Microcredit Special |
Women and microfinance: Powerful agents of change
A four-day Asia-Pacific Region Microcredit Summit is being held in Dhaka from today (16--19 February). We print the following article for information of our esteemed readers on the subject. We shall try to publish more articles on the subject till the conclusion of the summit.
The microfinance revolution started among rural women in Bangladesh in the 1970s. The revolution had its roots in the recognition that poor people needed credit and, more importantly, that they could use loans productively and responsibly. It showed that we were wrong in believing that poverty and a lack of collateral meant that poor people were not creditworthy. This belief was simply our own social prejudice. In particular, when rural women were given the opportunity they proved that poor people were a good risk and efficient users of credit.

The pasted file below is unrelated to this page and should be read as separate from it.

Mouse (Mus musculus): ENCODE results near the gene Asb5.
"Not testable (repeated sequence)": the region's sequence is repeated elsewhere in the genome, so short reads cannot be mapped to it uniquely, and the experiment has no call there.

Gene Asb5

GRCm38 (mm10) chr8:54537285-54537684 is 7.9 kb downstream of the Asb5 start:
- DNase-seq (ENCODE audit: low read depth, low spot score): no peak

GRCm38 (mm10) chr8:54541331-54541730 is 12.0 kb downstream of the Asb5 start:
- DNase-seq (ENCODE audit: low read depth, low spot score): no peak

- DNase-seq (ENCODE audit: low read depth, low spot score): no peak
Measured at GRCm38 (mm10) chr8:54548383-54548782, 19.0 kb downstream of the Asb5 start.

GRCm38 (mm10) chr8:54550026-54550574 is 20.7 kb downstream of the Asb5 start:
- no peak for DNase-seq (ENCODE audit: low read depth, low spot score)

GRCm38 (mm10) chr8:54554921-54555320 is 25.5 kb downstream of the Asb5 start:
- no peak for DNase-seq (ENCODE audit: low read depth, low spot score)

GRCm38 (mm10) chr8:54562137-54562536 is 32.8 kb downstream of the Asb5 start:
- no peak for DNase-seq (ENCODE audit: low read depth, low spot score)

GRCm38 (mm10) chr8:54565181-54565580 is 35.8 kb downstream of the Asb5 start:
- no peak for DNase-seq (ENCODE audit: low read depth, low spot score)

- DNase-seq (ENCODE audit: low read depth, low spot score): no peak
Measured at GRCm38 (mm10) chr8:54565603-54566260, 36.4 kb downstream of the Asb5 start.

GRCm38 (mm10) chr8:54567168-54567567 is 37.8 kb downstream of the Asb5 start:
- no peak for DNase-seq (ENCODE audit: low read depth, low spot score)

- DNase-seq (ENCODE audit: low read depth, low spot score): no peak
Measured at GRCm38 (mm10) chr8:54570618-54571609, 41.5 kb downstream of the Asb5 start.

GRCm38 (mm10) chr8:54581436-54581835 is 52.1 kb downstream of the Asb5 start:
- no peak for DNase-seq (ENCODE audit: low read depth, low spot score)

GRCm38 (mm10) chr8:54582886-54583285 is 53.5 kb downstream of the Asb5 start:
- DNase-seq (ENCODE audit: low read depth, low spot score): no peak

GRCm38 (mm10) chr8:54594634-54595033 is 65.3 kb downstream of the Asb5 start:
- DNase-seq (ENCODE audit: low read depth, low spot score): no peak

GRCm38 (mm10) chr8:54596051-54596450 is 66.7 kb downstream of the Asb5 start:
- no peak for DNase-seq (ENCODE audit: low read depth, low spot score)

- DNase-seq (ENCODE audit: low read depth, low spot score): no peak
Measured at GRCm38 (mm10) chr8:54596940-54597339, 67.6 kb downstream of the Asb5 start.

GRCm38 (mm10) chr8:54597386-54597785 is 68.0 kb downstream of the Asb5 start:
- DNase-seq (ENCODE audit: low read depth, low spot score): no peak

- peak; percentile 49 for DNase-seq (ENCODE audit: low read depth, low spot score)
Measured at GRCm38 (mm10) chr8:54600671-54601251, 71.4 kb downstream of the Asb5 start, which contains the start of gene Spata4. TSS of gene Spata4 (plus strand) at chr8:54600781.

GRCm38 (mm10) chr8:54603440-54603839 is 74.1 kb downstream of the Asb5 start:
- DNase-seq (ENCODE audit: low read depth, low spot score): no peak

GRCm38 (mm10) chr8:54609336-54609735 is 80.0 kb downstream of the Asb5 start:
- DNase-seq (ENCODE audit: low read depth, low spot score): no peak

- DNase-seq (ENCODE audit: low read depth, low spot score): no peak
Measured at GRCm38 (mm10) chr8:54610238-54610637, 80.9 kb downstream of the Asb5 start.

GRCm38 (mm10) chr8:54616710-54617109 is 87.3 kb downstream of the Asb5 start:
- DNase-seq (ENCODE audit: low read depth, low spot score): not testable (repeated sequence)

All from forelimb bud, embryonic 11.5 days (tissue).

My own experience has led me to conclude that microfinance, with its combination of savings, loans, investment opportunities, insurance options and other financial services, combined with group solidarity, is a powerful instrument of social change, especially for women.
Microfinance has caused a shift in values and expectations that affects women's roles in society. In Bangladesh, for example, a study of experience in an IFAD project has found that women involved in microfinance not only change the way they manage household income, they also change their own roles and the roles of others in their families and communities. Many women members of micro-finance groups no longer believe they should be dependent or that they should remain confined to the home. They are more likely to send their daughters to school.